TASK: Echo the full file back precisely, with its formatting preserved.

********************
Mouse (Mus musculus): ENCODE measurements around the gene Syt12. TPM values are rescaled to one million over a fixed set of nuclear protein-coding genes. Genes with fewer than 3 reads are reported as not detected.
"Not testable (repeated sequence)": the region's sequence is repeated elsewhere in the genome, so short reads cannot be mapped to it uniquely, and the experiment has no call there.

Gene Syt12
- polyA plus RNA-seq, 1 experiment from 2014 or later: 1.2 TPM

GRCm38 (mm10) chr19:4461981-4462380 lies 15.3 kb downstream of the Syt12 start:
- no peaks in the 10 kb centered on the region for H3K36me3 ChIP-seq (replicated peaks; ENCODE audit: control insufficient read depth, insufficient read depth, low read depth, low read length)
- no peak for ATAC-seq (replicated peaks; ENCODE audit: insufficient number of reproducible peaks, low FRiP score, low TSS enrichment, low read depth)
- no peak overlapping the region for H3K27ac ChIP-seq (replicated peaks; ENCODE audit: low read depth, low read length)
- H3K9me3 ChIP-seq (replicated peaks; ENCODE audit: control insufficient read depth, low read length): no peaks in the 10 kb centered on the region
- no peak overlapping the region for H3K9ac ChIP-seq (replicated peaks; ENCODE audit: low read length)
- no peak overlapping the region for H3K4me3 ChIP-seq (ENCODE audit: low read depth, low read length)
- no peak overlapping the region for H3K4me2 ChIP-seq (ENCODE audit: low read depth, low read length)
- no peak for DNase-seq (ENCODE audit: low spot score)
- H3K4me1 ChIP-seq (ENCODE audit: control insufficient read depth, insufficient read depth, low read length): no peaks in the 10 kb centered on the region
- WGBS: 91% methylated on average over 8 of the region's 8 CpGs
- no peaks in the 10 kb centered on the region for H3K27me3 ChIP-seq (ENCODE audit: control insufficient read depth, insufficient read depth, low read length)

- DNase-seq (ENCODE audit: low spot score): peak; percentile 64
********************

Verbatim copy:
Mouse (Mus musculus): ENCODE measurements around the gene Syt12. TPM values are rescaled to one million over a fixed set of nuclear protein-coding genes. Genes with fewer than 3 reads are reported as not detected.
"Not testable (repeated sequence)": the region's sequence is repeated elsewhere in the genome, so short reads cannot be mapped to it uniquely, and the experiment has no call there.

Gene Syt12
- polyA plus RNA-seq, 1 experiment from 2014 or later: 1.2 TPM

GRCm38 (mm10) chr19:4461981-4462380 lies 15.3 kb downstream of the Syt12 start:
- no peaks in the 10 kb centered on the region for H3K36me3 ChIP-seq (replicated peaks; ENCODE audit: control insufficient read depth, insufficient read depth, low read depth, low read length)
- no peak for ATAC-seq (replicated peaks; ENCODE audit: insufficient number of reproducible peaks, low FRiP score, low TSS enrichment, low read depth)
- no peak overlapping the region for H3K27ac ChIP-seq (replicated peaks; ENCODE audit: low read depth, low read length)
- H3K9me3 ChIP-seq (replicated peaks; ENCODE audit: control insufficient read depth, low read length): no peaks in the 10 kb centered on the region
- no peak overlapping the region for H3K9ac ChIP-seq (replicated peaks; ENCODE audit: low read length)
- no peak overlapping the region for H3K4me3 ChIP-seq (ENCODE audit: low read depth, low read length)
- no peak overlapping the region for H3K4me2 ChIP-seq (ENCODE audit: low read depth, low read length)
- no peak for DNase-seq (ENCODE audit: low spot score)
- H3K4me1 ChIP-seq (ENCODE audit: control insufficient read depth, insufficient read depth, low read length): no peaks in the 10 kb centered on the region
- WGBS: 91% methylated on average over 8 of the region's 8 CpGs
- no peaks in the 10 kb centered on the region for H3K27me3 ChIP-seq (ENCODE audit: control insufficient read depth, insufficient read depth, low read length)

- DNase-seq (ENCODE audit: low spot score): peak; percentile 64